With Congress again on a collision course with the calendar, the House is poised to vote as early as tomorrow on a stopgap measure to avert highway spending cuts that could otherwise begin hitting states next month.
The bill, H.R. 5021, would set aside almost $11 billion to keep the Highway Trust Fund solvent through next May. After the House Ways and Means Committee approved the legislation last Thursday on a voice vote, the House Rules Committee has scheduled a meeting late this afternoon to set the terms of floor debate.
Passage by the Republican-controlled House is almost certain. After the committee vote, Ways and Means Chairman Dave Camp (R-Mich.), the bill's sponsor, urged the Senate to follow suit quickly.
"There is no need to jeopardize critical road and transit projects, let alone the thousands of jobs they provide," Camp said in a statement.
The trust fund's road building account is on course to run dry around the end of next month, according to the Department of Transportation. If lawmakers don't approve a patch before leaving on their August break, DOT officials intend to begin rationing payments to states soon after.
Although House Democrats agree on the need for a stopgap fix, they were quick to accuse the GOP of failing to pursue a longer-term highway and transit bill that could provide reliable funding for years to come. Instead, Republicans "are talking about a mini-bill until next year, to kick the can a little bit, not even down the road, but down the path," House Minority Leader Nancy Pelosi (D-Calif.) told reporters at a news conference.
Democrats are likely to raise that argument in this week's floor debate. Rep. Earl Blumenauer (D-Ore.), who unsuccessfully offered an amendment during the Ways and Means markup intended to prod Congress to act on a long-term bill by December, said afterwards that he would talk to Democratic leaders about using a motion to recommit the bill "to put us on record to get our job done now."
A Pelosi spokesman declined to comment Friday on that option. Democrats could also highlight a recently introduced bill by Reps. Chris Van Hollen (D-Md.) and Sander Levin (D-Mich.) that would pay for a $19.5 billion trust fund infusion by curbing U.S. corporations' ability to move their legal headquarters overseas to cut their tax bills.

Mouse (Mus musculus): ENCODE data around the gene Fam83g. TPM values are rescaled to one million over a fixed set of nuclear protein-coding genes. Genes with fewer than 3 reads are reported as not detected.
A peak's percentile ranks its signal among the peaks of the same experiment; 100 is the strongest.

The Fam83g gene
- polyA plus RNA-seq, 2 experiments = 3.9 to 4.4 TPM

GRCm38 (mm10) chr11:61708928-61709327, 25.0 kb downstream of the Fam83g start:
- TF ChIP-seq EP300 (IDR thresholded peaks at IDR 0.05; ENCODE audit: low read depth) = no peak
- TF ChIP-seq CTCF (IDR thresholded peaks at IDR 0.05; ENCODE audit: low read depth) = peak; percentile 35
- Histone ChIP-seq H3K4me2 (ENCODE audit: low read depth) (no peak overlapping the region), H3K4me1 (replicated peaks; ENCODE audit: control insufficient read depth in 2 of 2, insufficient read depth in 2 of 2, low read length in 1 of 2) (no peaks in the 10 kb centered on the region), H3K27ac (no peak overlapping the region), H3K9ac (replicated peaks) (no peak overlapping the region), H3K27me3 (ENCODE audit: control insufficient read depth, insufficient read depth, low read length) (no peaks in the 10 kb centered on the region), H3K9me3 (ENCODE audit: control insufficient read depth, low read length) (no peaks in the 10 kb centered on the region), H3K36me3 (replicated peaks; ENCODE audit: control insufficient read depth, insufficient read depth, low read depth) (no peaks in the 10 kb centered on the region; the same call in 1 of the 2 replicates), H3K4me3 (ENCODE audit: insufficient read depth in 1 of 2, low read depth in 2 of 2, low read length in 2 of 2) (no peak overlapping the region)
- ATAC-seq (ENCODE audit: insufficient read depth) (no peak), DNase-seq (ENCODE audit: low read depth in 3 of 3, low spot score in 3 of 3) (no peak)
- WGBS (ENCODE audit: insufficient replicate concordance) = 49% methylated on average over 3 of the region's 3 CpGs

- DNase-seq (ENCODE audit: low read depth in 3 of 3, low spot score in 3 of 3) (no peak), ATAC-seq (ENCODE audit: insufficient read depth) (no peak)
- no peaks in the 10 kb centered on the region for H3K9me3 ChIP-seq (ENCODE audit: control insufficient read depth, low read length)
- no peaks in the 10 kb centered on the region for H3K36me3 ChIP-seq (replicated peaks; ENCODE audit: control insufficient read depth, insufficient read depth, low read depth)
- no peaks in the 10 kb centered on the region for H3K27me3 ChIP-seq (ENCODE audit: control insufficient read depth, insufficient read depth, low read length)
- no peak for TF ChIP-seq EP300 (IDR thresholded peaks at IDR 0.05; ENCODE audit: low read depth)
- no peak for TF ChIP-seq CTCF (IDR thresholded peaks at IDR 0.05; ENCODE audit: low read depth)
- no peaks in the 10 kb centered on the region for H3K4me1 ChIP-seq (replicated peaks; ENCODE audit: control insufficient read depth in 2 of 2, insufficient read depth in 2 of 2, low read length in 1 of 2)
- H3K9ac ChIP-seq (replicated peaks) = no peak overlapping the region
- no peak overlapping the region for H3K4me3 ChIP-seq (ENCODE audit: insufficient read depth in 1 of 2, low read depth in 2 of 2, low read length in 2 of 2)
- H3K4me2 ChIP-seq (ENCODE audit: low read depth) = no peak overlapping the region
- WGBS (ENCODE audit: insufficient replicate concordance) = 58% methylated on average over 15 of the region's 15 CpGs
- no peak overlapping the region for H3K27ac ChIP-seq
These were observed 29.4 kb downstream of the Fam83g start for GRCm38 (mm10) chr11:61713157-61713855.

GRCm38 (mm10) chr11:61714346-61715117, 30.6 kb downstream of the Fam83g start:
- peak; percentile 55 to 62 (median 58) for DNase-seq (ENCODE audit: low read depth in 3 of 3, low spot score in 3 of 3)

The legislation solves two problems, Levin said in a news release: It "prevents U.S. corporations from avoiding their fair share of taxes through a change in address, and it uses those dollars to fund transportation projects and create jobs here in the U.S."
The Democrats' bill is now in the Ways and Means Committee, where it has little, if any, chance of getting a hearing. To find the "offsets" needed under congressional budget scoring rules, Camp's bill instead resorts to an extension in some customs fees, a transfer from the Leaking Underground Storage Tank Trust Fund, and a tactic known as "pension smoothing" that temporarily lowers the amount of money that companies must pay into their retirement plans as a way of increasing their taxable income.
As time runs short to send a bill to President Obama, the GOP's argument for approval hinges on the fact that all three approaches have previously received bipartisan support in both chambers. Not only are lawmakers already familiar with them, Camp said last week, but "they are the only policies that will pass both the House and Senate in time to fund the trust fund after the end of this month."
Camp did, however, offer what Democrats viewed as a concession. In January, Levin and other Ways and Means Democrats had asked him to schedule a hearing on transportation financing issues. At the markup, Camp said he would hold a hearing "on a long-term solution" for the trust fund.
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